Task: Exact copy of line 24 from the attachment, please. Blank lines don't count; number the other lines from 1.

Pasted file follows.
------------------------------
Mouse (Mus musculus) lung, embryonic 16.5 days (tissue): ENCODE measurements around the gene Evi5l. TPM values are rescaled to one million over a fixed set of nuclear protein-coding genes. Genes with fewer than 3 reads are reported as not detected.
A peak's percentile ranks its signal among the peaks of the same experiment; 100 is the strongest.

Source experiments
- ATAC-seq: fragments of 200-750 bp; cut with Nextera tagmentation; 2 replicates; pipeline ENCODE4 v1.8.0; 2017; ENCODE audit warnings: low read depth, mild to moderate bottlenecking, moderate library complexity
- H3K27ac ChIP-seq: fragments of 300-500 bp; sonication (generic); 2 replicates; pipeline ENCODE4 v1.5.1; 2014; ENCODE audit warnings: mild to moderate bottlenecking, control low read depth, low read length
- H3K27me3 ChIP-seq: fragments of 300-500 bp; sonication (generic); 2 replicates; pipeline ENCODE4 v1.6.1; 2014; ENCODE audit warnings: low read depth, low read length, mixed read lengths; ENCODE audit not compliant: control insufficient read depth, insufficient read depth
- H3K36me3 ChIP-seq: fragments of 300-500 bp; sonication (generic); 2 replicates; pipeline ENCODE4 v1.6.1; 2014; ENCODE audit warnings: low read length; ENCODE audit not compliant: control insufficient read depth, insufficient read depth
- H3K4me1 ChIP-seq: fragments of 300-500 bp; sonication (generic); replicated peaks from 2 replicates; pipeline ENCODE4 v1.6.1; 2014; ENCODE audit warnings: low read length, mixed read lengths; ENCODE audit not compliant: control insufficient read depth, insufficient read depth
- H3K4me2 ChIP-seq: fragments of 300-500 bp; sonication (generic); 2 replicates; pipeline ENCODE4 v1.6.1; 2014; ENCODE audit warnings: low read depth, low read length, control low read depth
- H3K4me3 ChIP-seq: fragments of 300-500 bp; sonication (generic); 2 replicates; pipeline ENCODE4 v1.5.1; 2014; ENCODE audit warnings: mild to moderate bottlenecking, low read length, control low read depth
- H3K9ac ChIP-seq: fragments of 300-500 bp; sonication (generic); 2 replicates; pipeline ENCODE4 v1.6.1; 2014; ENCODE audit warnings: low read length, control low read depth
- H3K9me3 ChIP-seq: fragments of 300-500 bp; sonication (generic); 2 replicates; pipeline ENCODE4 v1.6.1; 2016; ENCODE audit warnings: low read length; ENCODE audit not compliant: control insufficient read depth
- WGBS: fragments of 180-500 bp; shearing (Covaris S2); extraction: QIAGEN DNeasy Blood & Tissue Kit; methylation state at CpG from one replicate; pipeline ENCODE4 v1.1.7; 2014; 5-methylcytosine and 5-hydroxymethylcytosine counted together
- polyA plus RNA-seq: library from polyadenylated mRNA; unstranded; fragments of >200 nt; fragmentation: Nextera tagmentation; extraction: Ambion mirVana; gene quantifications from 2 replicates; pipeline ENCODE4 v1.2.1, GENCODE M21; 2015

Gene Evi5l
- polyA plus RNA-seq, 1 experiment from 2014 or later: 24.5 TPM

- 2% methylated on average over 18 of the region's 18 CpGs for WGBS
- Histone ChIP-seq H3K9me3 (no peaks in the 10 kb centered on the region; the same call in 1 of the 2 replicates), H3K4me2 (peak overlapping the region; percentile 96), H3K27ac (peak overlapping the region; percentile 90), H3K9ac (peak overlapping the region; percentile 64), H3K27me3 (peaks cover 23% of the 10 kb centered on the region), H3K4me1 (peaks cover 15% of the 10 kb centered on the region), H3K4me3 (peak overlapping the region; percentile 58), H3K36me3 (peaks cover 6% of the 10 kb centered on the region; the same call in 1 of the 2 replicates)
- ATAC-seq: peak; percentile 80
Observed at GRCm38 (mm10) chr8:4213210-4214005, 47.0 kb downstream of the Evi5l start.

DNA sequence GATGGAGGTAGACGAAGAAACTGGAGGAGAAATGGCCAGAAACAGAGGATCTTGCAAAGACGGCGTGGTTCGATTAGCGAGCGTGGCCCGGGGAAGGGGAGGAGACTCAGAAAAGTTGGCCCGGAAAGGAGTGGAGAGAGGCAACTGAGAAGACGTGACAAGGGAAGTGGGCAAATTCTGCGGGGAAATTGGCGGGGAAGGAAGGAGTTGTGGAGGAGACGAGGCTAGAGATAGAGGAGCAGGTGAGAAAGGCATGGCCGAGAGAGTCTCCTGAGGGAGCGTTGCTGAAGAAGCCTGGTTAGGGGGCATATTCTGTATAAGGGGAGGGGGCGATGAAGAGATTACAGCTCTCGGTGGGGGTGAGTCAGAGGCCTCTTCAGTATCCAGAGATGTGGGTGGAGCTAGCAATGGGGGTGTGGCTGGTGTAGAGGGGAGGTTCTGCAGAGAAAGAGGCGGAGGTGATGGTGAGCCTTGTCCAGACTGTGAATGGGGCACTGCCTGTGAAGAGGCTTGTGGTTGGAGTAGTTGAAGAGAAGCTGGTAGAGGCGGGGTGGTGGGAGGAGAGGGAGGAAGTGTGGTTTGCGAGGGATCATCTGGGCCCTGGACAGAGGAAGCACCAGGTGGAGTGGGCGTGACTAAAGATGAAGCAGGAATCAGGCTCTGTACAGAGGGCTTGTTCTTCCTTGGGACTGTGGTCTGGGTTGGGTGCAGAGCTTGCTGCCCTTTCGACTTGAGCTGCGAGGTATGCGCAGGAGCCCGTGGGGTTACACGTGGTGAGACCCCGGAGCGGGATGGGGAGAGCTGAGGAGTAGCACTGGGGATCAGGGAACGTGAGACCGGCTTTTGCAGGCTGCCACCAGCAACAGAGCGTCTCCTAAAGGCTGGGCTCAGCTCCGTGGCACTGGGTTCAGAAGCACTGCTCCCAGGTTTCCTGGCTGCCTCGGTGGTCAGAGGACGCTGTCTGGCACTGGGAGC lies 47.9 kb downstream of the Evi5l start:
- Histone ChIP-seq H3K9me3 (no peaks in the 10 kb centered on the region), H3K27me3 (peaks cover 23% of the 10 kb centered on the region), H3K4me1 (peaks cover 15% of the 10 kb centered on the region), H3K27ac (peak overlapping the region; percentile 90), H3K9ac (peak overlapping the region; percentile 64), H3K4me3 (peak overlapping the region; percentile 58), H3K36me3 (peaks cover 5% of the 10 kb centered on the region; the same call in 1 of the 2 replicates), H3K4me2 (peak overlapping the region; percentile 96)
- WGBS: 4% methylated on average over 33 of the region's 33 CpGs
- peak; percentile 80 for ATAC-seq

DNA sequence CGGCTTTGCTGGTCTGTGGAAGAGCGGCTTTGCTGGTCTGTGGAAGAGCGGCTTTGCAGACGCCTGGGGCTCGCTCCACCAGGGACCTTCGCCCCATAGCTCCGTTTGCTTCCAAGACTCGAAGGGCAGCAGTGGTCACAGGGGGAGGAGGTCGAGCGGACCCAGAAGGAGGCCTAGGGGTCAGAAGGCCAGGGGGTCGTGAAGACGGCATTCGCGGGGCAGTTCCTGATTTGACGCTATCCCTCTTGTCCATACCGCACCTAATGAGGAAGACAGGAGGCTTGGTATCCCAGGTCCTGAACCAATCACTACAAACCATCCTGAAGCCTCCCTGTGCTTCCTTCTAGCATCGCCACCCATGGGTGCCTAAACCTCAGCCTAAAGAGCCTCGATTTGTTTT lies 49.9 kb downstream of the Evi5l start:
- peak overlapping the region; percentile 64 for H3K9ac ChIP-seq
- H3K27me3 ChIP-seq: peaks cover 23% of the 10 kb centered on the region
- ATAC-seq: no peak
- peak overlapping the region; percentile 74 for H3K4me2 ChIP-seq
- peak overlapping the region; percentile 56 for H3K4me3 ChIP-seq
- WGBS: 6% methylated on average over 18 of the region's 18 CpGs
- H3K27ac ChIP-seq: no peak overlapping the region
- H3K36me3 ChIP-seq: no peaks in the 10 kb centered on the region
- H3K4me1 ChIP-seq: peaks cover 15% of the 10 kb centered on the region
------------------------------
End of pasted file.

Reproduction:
- peak; percentile 80 for ATAC-seq